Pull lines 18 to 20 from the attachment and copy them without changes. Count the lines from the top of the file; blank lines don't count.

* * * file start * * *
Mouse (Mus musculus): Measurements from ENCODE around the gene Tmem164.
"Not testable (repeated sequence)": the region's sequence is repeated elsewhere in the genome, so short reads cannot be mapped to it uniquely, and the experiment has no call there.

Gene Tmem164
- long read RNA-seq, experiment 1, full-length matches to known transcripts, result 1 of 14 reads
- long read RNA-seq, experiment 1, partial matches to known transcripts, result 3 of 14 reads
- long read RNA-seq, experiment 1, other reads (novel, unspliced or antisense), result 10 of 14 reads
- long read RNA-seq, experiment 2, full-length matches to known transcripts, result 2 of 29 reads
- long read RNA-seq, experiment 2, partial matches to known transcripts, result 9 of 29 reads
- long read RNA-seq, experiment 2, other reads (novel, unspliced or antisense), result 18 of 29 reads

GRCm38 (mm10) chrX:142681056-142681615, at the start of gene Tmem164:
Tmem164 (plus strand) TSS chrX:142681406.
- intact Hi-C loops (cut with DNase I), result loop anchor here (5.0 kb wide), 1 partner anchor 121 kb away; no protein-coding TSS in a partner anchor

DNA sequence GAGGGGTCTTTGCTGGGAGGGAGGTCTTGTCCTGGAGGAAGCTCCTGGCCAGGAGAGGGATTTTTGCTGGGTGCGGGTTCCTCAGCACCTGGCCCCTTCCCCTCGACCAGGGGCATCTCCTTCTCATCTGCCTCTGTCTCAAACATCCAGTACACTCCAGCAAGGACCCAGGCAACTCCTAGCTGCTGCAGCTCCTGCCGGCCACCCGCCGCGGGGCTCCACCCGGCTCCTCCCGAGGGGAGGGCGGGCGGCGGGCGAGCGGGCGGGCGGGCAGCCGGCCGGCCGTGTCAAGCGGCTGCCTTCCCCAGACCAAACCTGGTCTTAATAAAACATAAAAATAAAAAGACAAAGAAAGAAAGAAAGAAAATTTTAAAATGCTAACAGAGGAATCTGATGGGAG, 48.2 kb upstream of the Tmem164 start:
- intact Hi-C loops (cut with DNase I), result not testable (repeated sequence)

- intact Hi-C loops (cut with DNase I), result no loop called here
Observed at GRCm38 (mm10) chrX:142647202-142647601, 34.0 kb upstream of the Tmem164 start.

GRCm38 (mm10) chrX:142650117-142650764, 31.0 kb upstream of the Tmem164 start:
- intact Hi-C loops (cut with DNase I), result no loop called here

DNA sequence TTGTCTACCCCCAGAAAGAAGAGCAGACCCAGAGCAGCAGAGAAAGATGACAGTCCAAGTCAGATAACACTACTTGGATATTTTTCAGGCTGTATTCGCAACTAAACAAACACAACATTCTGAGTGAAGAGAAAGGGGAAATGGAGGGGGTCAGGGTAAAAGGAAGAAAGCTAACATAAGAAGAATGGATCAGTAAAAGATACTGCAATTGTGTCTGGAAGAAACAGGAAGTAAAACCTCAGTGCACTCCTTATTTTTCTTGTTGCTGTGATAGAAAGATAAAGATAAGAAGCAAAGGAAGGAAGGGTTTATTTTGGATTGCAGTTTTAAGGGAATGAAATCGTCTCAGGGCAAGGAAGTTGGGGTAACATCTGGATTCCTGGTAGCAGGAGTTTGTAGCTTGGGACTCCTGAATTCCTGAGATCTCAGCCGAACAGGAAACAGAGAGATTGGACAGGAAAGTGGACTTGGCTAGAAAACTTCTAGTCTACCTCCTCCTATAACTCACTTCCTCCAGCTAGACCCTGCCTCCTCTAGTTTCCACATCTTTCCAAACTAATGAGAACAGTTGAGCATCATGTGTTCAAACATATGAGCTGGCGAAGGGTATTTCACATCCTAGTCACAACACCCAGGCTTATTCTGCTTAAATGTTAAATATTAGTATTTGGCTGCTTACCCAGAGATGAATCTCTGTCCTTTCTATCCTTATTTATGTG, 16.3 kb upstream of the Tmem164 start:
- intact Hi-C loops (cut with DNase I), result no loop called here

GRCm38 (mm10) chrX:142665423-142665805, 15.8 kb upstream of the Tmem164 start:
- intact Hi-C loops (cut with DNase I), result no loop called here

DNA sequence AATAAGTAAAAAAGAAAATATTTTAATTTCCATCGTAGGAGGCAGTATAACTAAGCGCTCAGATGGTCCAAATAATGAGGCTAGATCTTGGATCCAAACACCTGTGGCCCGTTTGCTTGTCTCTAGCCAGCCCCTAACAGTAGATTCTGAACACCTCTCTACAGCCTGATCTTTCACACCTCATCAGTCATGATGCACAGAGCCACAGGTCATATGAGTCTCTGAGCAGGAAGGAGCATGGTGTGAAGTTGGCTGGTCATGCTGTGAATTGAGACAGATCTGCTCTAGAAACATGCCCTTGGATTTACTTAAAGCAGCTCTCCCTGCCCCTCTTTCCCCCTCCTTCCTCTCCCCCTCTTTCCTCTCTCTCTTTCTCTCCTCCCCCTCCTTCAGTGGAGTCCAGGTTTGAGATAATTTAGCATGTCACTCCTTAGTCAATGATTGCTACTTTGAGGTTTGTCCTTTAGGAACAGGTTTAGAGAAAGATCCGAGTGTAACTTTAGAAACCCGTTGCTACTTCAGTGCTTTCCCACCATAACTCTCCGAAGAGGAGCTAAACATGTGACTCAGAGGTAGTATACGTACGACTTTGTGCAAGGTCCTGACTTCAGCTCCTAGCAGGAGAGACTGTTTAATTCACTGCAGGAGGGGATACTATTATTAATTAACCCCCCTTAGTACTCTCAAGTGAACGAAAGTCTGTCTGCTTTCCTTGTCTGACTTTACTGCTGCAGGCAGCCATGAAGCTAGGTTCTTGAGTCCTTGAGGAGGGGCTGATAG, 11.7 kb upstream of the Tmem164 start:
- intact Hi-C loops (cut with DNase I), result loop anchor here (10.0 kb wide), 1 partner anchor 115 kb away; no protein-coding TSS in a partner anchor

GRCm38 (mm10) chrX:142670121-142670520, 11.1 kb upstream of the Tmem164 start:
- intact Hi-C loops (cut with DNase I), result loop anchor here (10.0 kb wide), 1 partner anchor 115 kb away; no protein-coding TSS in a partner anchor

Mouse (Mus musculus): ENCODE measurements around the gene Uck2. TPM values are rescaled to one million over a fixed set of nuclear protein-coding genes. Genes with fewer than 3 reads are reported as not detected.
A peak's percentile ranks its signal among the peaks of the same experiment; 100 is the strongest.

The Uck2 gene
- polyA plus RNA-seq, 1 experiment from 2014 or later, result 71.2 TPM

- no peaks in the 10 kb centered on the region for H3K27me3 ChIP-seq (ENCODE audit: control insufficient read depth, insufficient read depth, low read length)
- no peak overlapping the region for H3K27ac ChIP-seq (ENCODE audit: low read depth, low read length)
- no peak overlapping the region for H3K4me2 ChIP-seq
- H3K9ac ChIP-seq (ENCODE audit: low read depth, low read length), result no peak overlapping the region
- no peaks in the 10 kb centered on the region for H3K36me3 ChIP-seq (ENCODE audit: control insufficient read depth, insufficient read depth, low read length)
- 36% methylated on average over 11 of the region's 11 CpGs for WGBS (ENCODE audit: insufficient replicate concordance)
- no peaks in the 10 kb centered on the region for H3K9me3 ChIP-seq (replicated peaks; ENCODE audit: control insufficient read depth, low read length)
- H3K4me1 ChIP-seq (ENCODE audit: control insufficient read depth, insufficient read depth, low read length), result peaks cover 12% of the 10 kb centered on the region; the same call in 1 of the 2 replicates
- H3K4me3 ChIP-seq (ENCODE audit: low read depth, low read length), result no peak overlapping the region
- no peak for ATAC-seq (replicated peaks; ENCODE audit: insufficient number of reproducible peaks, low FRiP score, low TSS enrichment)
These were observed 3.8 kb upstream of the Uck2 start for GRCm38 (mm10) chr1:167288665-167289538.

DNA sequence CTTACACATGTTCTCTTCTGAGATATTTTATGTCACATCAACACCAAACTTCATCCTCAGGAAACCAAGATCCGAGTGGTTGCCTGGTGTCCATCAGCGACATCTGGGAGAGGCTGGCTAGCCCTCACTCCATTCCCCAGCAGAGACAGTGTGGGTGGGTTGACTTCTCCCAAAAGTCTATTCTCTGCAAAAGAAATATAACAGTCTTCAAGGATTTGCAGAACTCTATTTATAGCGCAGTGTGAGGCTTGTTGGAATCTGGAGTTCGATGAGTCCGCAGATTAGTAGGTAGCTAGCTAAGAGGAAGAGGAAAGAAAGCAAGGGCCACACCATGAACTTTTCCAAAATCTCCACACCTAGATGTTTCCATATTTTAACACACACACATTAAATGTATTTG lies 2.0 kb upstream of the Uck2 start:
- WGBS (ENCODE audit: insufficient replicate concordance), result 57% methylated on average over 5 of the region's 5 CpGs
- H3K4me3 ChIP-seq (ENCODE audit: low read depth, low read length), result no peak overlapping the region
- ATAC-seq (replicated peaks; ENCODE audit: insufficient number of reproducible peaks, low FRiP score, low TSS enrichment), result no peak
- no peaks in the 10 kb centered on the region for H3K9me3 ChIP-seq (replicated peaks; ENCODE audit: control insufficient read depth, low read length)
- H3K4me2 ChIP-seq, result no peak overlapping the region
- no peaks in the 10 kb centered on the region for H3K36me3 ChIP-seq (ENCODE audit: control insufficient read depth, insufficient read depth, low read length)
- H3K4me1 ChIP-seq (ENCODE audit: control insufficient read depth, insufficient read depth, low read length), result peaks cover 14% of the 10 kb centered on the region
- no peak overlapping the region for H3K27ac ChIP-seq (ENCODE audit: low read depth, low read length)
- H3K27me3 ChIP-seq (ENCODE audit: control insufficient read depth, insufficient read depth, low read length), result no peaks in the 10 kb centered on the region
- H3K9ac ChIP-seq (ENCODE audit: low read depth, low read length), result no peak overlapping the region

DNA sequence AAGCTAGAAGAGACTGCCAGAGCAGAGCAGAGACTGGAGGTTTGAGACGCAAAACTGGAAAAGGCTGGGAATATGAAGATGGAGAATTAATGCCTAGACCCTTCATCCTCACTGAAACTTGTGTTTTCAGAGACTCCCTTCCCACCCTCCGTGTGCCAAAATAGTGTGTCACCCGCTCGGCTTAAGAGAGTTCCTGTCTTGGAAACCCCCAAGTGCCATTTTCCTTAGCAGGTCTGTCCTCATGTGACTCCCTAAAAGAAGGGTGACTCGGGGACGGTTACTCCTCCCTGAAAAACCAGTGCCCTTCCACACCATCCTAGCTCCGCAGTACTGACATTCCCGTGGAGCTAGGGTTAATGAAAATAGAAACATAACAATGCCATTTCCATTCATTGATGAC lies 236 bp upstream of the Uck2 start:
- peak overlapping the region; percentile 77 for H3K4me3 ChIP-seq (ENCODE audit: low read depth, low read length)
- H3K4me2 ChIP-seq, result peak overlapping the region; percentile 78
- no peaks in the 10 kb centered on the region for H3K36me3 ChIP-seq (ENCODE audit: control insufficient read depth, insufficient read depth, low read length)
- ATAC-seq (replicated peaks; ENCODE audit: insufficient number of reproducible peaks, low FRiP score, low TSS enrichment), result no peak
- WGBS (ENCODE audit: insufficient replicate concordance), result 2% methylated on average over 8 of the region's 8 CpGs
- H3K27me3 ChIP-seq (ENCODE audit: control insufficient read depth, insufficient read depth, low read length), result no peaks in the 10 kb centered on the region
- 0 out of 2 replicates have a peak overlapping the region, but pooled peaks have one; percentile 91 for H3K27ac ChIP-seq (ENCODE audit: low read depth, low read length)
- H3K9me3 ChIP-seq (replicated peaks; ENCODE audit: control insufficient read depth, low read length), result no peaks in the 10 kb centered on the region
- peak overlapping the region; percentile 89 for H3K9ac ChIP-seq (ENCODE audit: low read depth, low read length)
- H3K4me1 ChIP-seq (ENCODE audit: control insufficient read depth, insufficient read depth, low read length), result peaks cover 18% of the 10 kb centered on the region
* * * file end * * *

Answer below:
- intact Hi-C loops (cut with DNase I), result no loop called here

DNA sequence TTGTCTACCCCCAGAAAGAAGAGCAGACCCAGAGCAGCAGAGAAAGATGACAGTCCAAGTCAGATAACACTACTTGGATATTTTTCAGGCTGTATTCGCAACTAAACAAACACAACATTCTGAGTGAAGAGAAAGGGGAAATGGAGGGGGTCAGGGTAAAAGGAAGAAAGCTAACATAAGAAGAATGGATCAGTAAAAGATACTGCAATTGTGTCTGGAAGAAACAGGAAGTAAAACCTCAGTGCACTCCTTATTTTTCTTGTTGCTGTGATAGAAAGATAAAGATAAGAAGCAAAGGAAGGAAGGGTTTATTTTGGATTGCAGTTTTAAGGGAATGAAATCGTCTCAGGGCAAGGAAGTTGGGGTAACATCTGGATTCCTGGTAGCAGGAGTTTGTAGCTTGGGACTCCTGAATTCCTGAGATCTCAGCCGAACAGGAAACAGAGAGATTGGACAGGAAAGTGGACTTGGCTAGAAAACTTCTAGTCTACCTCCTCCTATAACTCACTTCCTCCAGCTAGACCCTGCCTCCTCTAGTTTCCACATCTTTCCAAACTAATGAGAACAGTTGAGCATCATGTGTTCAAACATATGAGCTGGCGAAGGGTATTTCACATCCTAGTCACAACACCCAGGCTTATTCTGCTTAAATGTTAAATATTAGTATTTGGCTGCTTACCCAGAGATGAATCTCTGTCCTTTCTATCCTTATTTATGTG, 16.3 kb upstream of the Tmem164 start:
- intact Hi-C loops (cut with DNase I), result no loop called here